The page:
“The good death has increasingly become a myth. Actually, it has always been for the most part a myth, but never nearly as much as today. The chief ingredient of the myth is the longed-for ideal of ‘death with dignity.’”—
Dr. Sherwin Nuland, author of How We Die
How We Die was written at a time when the prevailing medical practice was to use all means available to extend the life of terminally ill patients for as long as possible, even if aggressive treatment also caused extended suffering in the final days of life. Nuland’s book made an impact on the national debate about end-of-life care, at a time when palliative care and the hospice movement were beginning to assume a bigger role in the care of terminally ill patients.
L.A. Times photojournalist Mark Boster captures chilling scenes from supermax security Pelican Bay State Prison.
Thursday on Fresh Air:
4 alleged leaders of rival prison gangs worked together to coordinate a hunger strike last summer, at California’s Pelican Bay State Prison, in protest of long-term solitary confinement. We’ll speak to journalist Benjamin Wallace-Wells about how they organized the strike while in solitary. Then we’ll speak to Professor Craig Haney who has interviewed about 1,000 prisoners who have done time in solitary about its psychological impact.
Reporter Julia Angwin spoke to Fresh Air last week about the extreme measures she took to escape the clutches of data scrapers. "I want all the benefits of the information society; all I was trying to do is mitigate some of the risk," she says. You can read her recent opinion piece in the New York Times:
LAST year, I spent more than $2,200 and countless hours trying to protect my privacy.
Some of the items I bought — a $230 service that encrypted my data in the Internet cloud; a $35 privacy filter to shield my laptop screen from coffee-shop voyeurs; and a $420 subscription to a portable Internet service to bypass untrusted connections — protect me from criminals and hackers. Other products, like a $5-a-month service that provides me with disposable email addresses and phone numbers, protect me against the legal (but, to me, unfair) mining and sale of my personal data.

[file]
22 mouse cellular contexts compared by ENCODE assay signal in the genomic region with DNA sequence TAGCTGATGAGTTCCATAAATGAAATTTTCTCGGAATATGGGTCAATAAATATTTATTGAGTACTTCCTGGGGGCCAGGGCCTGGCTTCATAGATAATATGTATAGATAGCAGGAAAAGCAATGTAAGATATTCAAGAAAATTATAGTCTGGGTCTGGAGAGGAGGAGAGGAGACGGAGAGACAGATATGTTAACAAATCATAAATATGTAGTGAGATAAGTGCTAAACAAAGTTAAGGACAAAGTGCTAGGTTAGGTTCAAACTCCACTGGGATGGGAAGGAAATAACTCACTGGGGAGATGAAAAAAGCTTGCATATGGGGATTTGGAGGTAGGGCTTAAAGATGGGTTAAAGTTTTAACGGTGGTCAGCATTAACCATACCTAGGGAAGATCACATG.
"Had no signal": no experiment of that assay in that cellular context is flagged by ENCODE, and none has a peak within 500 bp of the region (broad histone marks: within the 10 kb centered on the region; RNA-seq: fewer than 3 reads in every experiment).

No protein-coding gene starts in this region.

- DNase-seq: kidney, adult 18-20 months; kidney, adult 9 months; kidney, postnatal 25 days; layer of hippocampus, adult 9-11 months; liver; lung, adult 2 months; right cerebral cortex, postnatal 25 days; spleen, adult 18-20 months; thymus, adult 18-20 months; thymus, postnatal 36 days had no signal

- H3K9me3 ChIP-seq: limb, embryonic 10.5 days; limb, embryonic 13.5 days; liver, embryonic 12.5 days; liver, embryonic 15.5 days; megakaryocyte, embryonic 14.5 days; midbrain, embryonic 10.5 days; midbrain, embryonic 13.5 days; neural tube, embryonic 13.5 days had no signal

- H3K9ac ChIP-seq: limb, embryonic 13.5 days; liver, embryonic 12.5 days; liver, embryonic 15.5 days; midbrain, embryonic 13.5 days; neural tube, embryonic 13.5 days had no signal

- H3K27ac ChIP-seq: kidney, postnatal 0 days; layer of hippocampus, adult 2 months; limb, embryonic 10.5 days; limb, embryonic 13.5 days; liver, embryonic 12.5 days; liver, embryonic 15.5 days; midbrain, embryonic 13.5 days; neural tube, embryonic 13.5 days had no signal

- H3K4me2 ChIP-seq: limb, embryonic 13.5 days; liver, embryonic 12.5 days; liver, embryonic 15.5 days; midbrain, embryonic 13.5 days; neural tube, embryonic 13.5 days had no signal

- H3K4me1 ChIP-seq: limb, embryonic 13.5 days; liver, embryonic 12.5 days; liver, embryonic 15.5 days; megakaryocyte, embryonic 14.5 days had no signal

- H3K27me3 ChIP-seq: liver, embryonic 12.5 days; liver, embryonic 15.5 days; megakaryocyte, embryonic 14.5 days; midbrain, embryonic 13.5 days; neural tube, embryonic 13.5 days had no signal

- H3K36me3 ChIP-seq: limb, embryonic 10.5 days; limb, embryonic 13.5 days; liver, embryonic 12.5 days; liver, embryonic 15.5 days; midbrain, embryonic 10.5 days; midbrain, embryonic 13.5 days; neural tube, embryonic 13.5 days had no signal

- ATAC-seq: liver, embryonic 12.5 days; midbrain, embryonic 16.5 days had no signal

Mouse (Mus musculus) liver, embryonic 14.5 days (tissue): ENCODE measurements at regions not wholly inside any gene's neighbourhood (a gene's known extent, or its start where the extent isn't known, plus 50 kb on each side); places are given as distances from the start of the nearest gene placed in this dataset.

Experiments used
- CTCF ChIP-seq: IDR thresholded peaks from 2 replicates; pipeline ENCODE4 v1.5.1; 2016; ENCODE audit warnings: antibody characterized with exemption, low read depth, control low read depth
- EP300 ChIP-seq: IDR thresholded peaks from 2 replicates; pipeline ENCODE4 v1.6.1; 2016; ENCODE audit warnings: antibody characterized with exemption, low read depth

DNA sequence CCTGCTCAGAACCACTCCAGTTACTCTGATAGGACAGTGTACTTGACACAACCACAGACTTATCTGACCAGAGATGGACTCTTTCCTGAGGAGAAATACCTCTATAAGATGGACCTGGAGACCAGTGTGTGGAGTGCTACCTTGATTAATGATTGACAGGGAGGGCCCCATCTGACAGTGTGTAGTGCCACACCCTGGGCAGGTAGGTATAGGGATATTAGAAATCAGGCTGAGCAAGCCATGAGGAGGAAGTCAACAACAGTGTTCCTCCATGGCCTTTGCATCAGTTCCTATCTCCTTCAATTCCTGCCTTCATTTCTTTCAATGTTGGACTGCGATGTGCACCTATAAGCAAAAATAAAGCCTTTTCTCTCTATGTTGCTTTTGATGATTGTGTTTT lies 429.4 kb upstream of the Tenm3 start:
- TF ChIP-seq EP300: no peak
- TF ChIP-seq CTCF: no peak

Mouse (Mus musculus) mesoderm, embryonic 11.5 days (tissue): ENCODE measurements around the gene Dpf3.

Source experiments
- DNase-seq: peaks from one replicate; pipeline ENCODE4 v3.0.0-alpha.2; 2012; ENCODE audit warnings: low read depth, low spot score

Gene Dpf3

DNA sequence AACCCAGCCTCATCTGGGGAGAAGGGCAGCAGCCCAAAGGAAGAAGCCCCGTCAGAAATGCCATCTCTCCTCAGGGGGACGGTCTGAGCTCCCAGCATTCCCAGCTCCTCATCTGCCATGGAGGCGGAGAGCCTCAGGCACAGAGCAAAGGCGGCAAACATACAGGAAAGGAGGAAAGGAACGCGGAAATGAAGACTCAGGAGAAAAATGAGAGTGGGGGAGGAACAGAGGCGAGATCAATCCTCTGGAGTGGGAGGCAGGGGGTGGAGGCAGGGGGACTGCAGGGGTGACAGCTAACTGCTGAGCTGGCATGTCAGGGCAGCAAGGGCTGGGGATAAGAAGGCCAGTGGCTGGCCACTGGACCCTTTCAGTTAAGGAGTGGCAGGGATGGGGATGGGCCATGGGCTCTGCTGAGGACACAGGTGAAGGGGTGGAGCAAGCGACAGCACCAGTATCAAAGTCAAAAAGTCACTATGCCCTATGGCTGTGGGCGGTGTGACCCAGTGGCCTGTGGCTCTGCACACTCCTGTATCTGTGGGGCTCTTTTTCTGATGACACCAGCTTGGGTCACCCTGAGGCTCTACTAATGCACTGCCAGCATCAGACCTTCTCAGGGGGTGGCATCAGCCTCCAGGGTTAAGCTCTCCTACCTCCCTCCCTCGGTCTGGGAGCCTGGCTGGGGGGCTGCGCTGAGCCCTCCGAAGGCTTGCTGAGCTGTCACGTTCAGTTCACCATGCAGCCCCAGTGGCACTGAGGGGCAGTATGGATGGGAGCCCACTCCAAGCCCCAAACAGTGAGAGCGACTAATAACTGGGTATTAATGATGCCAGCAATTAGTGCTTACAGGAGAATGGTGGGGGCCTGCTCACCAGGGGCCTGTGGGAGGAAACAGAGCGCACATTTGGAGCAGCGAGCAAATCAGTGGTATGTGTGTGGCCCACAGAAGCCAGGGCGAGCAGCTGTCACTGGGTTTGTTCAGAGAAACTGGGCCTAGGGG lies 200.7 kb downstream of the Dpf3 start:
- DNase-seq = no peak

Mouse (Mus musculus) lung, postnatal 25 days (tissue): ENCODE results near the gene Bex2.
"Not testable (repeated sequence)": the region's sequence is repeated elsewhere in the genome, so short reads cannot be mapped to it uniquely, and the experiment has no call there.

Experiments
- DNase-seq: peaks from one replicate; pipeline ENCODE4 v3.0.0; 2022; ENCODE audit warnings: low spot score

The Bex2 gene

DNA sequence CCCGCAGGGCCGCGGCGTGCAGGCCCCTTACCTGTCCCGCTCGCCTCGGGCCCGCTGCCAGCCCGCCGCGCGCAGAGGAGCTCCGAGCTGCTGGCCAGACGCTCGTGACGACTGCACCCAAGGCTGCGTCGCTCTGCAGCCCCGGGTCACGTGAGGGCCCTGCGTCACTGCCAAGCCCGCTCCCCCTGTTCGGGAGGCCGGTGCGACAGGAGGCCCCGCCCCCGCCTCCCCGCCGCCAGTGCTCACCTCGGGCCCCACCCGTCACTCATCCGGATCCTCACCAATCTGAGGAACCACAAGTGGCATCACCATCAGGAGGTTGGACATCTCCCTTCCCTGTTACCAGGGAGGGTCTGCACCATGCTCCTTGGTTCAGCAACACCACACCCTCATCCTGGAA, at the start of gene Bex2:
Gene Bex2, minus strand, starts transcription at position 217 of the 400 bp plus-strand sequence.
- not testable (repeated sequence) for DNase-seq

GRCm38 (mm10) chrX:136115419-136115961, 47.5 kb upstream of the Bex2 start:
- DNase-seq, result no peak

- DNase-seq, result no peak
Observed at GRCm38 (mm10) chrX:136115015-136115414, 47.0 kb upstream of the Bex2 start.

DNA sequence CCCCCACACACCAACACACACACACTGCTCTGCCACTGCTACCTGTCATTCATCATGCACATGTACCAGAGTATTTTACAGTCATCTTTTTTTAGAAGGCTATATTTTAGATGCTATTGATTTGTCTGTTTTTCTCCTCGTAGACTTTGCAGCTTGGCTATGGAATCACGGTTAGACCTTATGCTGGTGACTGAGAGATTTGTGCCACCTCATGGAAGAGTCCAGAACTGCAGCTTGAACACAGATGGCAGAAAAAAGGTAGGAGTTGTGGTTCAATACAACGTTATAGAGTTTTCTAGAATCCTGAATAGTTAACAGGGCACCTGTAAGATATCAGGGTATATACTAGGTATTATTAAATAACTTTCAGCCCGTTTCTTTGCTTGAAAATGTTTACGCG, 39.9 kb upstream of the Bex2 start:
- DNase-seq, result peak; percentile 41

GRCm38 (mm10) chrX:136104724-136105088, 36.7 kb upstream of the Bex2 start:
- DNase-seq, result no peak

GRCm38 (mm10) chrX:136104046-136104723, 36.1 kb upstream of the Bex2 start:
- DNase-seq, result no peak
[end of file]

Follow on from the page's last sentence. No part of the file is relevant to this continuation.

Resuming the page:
In our data-saturated economy, privacy is becoming a luxury good. After all, as the saying goes, if you aren’t paying for the product, you are the product. And currently, we aren’t paying for very much of our technology.
“Harold Ramis was the master of the smart dumb-movie, which he could only make because he actually was one of the smartest guys around – he could fence, speak Greek, joke about Trotsky, and do the ritual drumming he learned attending Robert Bly’s men’s groups. Like [Bill] Murray, he was always more serious than people originally supposed.”—John Powers on the late Harold Ramis
“I have a portable Wi-Fi device called a MiFi, that I use in coffee shops and hotels and all the places that give you supposedly free Wi-Fi. The truth is, what we’re learning in today’s world is that nothing is free. If something is supposed to be free, then it really means they’re taking your data. So what I’ve decided: I have to buy my way out of it. … Privacy is becoming a luxury good.”—Investigative reporter Julia Angwin speaks to Fresh Air about ways to mitigate data surveillance